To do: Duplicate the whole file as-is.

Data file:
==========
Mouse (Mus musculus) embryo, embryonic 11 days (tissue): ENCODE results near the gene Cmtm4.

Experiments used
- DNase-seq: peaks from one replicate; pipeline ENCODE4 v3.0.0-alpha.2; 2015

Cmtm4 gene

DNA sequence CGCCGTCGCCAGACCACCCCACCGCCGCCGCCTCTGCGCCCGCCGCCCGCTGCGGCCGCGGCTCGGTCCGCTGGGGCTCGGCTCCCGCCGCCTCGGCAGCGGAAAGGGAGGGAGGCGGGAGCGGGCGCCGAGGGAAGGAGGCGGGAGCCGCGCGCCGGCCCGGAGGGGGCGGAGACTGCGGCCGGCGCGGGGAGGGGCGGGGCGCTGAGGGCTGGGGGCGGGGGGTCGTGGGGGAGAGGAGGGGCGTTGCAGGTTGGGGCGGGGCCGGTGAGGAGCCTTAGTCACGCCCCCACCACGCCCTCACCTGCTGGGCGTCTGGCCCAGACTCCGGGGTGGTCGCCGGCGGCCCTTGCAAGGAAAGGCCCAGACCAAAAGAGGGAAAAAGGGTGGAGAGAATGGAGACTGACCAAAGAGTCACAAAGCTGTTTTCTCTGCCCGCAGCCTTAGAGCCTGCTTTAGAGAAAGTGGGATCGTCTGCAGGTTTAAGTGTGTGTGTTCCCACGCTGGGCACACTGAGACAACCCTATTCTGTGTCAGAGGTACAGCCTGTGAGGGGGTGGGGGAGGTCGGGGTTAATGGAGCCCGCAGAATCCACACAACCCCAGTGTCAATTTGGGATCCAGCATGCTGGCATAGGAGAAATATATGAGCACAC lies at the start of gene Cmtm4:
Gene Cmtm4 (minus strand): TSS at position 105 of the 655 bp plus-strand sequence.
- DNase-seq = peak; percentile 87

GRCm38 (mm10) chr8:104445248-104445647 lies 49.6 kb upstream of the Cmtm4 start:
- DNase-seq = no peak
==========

Mouse (Mus musculus) embryo, embryonic 11 days (tissue): ENCODE results near the gene Cmtm4.

Experiments used
- DNase-seq: peaks from one replicate; pipeline ENCODE4 v3.0.0-alpha.2; 2015

Cmtm4 gene

DNA sequence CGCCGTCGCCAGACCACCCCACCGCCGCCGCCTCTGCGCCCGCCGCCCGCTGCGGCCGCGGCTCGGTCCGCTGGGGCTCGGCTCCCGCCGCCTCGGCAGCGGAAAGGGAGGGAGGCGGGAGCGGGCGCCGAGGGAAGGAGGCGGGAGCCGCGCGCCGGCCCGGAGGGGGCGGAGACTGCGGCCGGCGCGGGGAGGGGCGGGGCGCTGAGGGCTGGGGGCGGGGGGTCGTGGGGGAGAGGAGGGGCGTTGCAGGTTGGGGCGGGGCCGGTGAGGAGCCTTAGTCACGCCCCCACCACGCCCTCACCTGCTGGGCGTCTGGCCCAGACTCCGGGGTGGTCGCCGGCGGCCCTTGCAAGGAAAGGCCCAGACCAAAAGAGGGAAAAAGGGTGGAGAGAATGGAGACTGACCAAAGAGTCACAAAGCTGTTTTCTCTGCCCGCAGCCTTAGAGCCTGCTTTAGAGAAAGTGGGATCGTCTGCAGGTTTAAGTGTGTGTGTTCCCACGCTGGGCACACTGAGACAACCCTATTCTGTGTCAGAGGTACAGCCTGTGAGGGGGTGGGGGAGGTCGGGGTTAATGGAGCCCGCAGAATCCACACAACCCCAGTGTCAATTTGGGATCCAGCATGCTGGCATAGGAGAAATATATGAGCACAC lies at the start of gene Cmtm4:
Gene Cmtm4 (minus strand): TSS at position 105 of the 655 bp plus-strand sequence.
- DNase-seq = peak; percentile 87

GRCm38 (mm10) chr8:104445248-104445647 lies 49.6 kb upstream of the Cmtm4 start:
- DNase-seq = no peak